While the short-term outlook for the U.S. foodservice industry is bleak, research firm Mintel forecasts its full recovery over the next couple of years.
After several years of growth, the industry is expected to decline by up to 30% from 2019 to 2020 following nationwide dine-in bans/restrictions, restaurant closures, job losses, and lowered consumer confidence, according to Mintel. But total market sales are projected to rebound to pre-pandemic levels by 2023, with limited-service restaurants (LSRs) including fast-food and fast-casual restaurants, bouncing back more quickly and representing a notably larger share of the market.
While sales declines will be felt across both LSRs and full-service restaurants (FSRs), the majority of these declines will be driven by the FSR segment, which has been hit the hardest by pandemic-related closures and restrictions. During 2020, FSRs are predicted to see a 39% to 42% decline, while LSRs are expected to decline 13% to 18%.
Before the pandemic, restaurant industry sales were set to outpace at-home food spending and restaurants were mushrooming. COVID-19 turned the industry on its head in just a few weeks, but LSRs are faring better than their full-service counterparts, notes Amanda Topper, associate director of foodservice for Mintel.
“LSRs are offsetting steeper declines with a focus on value. They were innately better prepared operationally because of established drive-thrus, delivery options, and lower price points,” she says. “Prepandemic investments in off-premise technology, including mobile ordering, also set up LSR operators to weather the storm better.”
Topper predicts that dine-in restrictions will shift the focus to off-premise options until the end of 2020. “During the short term, drive-thru, takeout and delivery options will help mitigate sales declines. In the long term (1-2 years from now), continued investments in off-premise dining will help operators recoup sales, but foodservice will continue to be challenged in a recession as consumers cut back on discretionary purchases,” she says.
Food safety, sanitation, and value are top priorities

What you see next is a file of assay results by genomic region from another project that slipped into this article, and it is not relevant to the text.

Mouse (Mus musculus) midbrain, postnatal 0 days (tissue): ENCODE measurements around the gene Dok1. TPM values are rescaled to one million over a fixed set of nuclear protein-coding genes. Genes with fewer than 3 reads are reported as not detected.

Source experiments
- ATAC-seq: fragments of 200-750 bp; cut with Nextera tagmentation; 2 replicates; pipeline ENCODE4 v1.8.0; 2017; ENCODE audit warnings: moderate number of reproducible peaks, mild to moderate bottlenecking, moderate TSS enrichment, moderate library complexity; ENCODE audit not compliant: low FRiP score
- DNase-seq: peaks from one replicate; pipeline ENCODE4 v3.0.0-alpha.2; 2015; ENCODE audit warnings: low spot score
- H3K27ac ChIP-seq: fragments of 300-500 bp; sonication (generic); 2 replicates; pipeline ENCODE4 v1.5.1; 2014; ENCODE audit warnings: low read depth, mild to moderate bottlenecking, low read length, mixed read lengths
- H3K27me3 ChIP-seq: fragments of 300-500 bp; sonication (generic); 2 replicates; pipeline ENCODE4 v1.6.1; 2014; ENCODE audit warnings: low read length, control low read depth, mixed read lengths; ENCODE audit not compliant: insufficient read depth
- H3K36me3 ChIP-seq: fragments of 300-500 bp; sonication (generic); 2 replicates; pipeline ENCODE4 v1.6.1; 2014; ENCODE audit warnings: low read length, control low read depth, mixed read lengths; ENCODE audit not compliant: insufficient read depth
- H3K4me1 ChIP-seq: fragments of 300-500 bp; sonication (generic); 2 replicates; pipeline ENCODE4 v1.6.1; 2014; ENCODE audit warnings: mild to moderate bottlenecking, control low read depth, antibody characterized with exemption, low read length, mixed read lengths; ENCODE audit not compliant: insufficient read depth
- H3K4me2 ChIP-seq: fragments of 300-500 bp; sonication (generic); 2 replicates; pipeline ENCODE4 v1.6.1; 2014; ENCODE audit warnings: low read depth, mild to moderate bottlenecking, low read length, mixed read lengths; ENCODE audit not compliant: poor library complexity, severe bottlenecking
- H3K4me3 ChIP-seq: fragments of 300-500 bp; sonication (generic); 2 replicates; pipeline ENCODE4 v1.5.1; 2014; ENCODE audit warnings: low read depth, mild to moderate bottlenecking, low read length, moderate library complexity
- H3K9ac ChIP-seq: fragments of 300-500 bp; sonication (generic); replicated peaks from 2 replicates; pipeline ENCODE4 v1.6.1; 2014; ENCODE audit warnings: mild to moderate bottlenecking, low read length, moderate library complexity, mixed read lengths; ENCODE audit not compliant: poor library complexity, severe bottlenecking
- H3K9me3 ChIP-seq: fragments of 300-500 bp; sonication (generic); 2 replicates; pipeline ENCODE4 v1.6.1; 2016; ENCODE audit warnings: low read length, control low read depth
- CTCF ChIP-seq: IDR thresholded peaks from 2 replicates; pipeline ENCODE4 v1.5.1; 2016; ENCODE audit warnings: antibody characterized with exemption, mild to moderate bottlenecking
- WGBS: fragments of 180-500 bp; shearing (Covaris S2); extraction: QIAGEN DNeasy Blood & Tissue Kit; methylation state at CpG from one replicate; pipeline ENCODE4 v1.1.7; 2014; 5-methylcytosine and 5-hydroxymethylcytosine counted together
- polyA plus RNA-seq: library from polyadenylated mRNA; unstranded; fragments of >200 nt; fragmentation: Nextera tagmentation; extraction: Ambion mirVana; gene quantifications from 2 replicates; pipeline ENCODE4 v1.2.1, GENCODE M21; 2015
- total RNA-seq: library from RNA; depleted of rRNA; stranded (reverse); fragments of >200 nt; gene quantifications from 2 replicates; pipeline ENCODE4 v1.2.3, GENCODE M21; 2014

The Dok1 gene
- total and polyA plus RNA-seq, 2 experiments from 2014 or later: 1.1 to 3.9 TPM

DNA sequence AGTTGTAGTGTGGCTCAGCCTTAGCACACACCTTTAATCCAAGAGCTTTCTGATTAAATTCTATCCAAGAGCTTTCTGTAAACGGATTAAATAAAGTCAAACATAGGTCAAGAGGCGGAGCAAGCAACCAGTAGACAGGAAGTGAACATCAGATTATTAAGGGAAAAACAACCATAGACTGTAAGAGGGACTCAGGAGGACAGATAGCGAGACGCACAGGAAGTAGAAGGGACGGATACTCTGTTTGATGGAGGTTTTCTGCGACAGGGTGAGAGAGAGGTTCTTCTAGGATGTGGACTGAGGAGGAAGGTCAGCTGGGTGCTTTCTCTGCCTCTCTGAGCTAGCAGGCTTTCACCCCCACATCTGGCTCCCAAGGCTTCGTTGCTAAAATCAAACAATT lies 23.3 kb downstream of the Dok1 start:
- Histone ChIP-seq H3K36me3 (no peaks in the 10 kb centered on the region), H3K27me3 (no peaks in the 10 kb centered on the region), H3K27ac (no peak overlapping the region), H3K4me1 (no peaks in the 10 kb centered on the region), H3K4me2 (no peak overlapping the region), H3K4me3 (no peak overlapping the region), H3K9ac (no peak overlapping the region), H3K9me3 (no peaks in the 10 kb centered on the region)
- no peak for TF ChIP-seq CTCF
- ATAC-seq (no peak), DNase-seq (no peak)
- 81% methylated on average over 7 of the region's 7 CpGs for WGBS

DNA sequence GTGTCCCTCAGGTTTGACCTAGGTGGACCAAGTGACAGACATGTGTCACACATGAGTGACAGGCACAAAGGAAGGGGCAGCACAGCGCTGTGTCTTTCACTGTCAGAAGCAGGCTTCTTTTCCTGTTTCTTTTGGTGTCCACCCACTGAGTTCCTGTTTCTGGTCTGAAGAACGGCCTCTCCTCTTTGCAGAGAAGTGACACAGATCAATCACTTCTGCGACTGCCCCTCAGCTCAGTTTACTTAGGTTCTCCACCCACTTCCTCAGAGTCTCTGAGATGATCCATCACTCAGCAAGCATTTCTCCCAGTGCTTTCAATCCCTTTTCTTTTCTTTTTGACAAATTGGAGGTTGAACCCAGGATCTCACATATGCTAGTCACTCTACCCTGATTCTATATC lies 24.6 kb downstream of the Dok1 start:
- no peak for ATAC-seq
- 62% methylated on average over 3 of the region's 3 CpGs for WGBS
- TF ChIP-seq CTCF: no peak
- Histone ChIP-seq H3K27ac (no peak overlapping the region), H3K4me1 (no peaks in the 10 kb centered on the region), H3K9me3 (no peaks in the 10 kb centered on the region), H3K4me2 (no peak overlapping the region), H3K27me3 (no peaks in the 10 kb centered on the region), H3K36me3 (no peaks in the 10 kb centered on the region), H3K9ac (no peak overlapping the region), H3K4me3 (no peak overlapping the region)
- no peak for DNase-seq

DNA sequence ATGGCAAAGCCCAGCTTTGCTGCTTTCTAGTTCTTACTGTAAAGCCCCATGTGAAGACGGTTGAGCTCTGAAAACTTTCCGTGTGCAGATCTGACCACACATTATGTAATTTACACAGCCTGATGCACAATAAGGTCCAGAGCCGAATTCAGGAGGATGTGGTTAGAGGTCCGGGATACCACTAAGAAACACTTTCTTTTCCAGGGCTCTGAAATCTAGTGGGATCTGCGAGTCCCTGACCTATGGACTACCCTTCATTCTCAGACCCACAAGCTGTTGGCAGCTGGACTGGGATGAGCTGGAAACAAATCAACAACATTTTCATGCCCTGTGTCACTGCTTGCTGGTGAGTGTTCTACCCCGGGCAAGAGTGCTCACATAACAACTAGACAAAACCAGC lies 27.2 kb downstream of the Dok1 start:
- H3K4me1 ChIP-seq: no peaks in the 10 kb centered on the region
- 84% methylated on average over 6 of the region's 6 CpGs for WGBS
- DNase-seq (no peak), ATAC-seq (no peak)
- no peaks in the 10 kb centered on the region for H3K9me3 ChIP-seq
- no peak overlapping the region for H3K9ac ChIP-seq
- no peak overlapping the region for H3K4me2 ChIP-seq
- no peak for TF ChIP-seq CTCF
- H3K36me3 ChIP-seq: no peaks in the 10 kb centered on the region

According to Mintel, two in five consumers are looking forward to going to a restaurant once social distancing measures are relaxed, but there is still concern about doing so. Consumers will demand that operators continue to take safety and sanitation seriously; 42% of diners want to hear about food safety and sanitation from restaurants. Meanwhile, value will be top of mind for thrifty diners, with 68% of Americans constantly searching for restaurant deals.
“Even as dining rooms reopen on a state-by-state basis, consumers are likely to have concerns about dining out and limited budgets to do so. Heightened safety and sanitation practices and value-based promotions will be vital to gain consumer trust and woo back diners,” Topper says.
“While food safety and sanitation were important areas of focus before COVID-19, the outbreak has brought these practices front and center. Ways to continually improve them will be critical moving forward. Even more so, transparency about those measures will help operators welcome diners back, whether on-premise or off. Visual cues demonstrating detailed sanitation programs will be imperative.”
Off-premise set to play a larger role
Even before the pandemic, 22% of consumers were interested in ghost restaurants — those without a physical dine-in location. Now these concepts have even greater relevance. Curbside pickup and walk-up windows are well positioned to alleviate food safety and contamination concerns. Almost four in 10 fast-food diners are interested in walk-up windows at fast-food restaurants and over a quarter are interested in a secure pickup cubby for their food.
“As the pandemic was unfolding, the actions the industry took to maintain business with safety were swift: operational shifts to cashless payment, contactless delivery, curbside pickup, and walk-up windows,” Topper says. “Effective communication of these changes on digital channels was vital to reaching diners.
“Diners will go forward, ordering with caution for both their health and their finances. Promoting takeout and delivery options offer another middle ground where operators and consumers can meet, especially for those who crave the experience of a restaurant meal at controlled costs (e.g. no tipping, pricey beverages) in the safety of their own home.”